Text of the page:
The next morning, we left Arusha for Karatu. What was amazing to me was that the road between Arusha and Karatu has been fixed! It was either pavement or blacktop all the way between the two towns. (When we were here in 2013, there was road construction much of the way, and we traveled on either dirt or gravel roads almost the whole way.)
We passed Lake Manyara National Park on the way, where we had a great view of the lake. Baboons played along the side of the road, and we were able to take pictures and watch them for awhile. It took about three hours to reach Karatu, where Brian and I were excited to see familiar places.
We drove straight to the volunteer house, where we spent the night. (The Tumaini Educational Corporation, which supports the Tumaini Junior and Secondary Schools, rents a rather large house in a development of houses, many of which are rented by ex-pats who live in Karatu. That is the volunteer house.) The house has a living-dining room, two large bedrooms, each with two bunk beds, and two single rooms – one with a twin and one with a double bed. A kitchen and two bathrooms complete the house. We settled into our rooms, and spent some time with Adrienne Luczkow, the program coordinator for the Tumaini Schools, talking both about the video we will do during the third week of the trip and about Adrienne’s experiences in Tanzania.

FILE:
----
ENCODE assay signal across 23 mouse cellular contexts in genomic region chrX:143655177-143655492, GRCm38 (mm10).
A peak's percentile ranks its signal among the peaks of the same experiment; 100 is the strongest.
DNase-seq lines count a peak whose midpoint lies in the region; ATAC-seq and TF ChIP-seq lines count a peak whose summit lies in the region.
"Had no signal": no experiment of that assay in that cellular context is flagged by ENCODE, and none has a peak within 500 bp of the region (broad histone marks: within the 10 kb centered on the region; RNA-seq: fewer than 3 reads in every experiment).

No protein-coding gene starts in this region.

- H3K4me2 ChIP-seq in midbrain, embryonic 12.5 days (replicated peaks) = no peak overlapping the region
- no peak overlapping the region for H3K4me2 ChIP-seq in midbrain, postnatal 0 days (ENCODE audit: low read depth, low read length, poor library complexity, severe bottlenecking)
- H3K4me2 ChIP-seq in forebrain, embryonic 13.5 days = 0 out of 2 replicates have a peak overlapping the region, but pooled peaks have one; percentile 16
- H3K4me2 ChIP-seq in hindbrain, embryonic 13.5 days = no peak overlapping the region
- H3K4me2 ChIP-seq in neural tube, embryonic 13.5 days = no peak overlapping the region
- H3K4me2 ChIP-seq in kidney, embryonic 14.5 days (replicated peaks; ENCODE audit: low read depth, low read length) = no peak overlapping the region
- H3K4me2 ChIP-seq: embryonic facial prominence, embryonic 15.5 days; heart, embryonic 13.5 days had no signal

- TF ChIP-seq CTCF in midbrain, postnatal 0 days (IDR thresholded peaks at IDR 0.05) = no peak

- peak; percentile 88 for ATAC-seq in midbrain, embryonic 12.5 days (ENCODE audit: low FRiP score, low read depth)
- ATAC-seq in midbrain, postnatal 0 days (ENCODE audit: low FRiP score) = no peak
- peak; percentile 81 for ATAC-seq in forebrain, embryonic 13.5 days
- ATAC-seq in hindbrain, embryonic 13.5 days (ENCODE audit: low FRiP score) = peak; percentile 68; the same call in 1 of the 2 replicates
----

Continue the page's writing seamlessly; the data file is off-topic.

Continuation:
Then we went off to the Kitela Lodge, a VERY fancy safari lodge, where Gloria Upchurch, from the Olmoti Clinic, had invited us to dinner. The other volunteers from Gloria’s group were there for dinner, along with Rachael Fitzpatrick of Angels Outreach, her husband, Greg Taylor, and Rachael’s two college-aged daughters. Rachael, Greg, Abene and I had a meeting about the Lake Eyasi production, and we were later joined by Modest and Lightness Bayo, before we had dinner. The Bayos are the founders, respectively, of the Tumaini Schools (Modest) and the Lake Eyasi center (Lightness).